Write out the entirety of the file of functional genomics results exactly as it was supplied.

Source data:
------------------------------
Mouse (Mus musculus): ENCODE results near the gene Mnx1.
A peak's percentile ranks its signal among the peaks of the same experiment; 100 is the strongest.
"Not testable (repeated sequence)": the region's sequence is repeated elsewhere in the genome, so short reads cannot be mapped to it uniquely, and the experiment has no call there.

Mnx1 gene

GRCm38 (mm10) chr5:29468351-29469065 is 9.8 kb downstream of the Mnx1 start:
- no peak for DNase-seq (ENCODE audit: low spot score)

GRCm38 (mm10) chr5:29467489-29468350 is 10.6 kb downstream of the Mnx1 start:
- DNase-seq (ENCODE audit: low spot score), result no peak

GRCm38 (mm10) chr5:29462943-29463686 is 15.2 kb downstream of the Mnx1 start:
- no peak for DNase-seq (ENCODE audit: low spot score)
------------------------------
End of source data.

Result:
Mouse (Mus musculus): ENCODE results near the gene Mnx1.
A peak's percentile ranks its signal among the peaks of the same experiment; 100 is the strongest.
"Not testable (repeated sequence)": the region's sequence is repeated elsewhere in the genome, so short reads cannot be mapped to it uniquely, and the experiment has no call there.

Mnx1 gene

GRCm38 (mm10) chr5:29468351-29469065 is 9.8 kb downstream of the Mnx1 start:
- no peak for DNase-seq (ENCODE audit: low spot score)

GRCm38 (mm10) chr5:29467489-29468350 is 10.6 kb downstream of the Mnx1 start:
- DNase-seq (ENCODE audit: low spot score), result no peak

GRCm38 (mm10) chr5:29462943-29463686 is 15.2 kb downstream of the Mnx1 start:
- no peak for DNase-seq (ENCODE audit: low spot score)